Facebook today announced that they're taking an active roll in crushing the proliferation of clickbait on your Facebook feed.

“We’ve heard from people that they specifically want to see fewer stories with clickbait headlines or link titles.” Facebook said.

In the announcement of the new update on Facebook's newsroom site they defined clickbait as:

  • headlines that withhold information required to understand what the content of the article is.
  • Headlines that exaggerates the article to create misleading expectations for the reader.

This isn't the first time Facebook has attempted to punish clickbait sites. A previous update keeps a tab on user bounce rates. Users who returned quickly from a site that was linked to them from Facebook was flagged as being low value. However this change hasn't made the impact that they initially hoped it would.

To pin-point what exactly clickbait is they enslaved a team to go through “thousands of headlines” as well as “validating each other’s work to identify a large set of clickbait headlines.”

Matthew Rust, a professional with an opinion is nonplussed by the change. “I'm imagining a utopia where there's nothing on my Facebook feed except those notifications telling me what I posted x number of years ago.”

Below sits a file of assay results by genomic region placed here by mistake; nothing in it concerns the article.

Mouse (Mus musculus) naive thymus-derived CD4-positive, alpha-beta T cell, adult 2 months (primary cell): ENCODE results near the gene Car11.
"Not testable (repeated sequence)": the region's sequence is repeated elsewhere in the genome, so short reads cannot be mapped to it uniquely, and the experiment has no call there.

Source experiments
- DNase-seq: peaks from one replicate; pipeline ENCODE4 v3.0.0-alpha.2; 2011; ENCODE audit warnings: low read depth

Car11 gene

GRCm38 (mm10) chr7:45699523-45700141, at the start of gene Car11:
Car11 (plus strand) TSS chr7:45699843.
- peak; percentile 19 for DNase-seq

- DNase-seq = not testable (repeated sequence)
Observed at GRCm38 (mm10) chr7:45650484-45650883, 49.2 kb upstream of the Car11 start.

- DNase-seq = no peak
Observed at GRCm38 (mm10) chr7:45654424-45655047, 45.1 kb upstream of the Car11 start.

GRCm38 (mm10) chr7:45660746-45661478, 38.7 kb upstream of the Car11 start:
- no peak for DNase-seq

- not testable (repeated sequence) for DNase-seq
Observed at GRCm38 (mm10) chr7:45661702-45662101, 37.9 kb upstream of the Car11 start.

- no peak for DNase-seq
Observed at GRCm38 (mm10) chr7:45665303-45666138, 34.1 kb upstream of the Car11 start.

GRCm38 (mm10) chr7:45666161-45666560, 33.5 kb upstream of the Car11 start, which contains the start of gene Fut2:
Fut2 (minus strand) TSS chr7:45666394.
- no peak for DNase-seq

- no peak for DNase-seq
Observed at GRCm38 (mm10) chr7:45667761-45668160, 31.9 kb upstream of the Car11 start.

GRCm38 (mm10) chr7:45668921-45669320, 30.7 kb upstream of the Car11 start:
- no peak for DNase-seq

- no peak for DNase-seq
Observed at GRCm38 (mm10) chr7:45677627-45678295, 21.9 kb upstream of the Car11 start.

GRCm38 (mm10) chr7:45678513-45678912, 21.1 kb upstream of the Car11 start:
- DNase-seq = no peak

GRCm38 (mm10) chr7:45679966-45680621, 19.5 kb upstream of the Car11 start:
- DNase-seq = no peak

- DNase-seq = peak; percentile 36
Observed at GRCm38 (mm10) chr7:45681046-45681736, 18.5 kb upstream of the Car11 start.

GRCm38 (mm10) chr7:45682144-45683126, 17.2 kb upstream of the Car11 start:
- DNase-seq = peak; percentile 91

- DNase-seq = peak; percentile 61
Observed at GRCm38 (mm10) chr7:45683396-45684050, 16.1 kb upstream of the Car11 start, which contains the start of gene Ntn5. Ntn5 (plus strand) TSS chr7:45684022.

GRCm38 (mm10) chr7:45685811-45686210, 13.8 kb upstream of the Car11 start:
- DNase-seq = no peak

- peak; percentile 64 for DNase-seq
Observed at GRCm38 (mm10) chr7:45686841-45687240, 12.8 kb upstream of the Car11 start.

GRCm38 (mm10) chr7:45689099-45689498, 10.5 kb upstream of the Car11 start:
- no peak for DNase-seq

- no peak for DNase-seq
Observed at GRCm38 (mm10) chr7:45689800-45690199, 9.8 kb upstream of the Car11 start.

Regular users of the site won't notice the engagement of personal posts changing, but pages and businesses that rely on “We Literally Shit Our Pants When We Heard This Thing Kylie Jenner Said!” type headlines can expect a significant drop in engagement. Facebook has however graciously pointed out that “if a Page stops posting clickbait headlines, their posts will stop being impacted by this change.”

Using emotive language to manipulate people into clicking through to content is far from over though. The syntax of clickbait will continue to grow and change as both the audience and it's writers grow immune to it. Facebook is just giving it a helping hand along it's journey.

The other alternative is that we return to simpler times of traditional print media and do puns.

The update to the algorithm is expected to start rolling out “in the coming weeks”.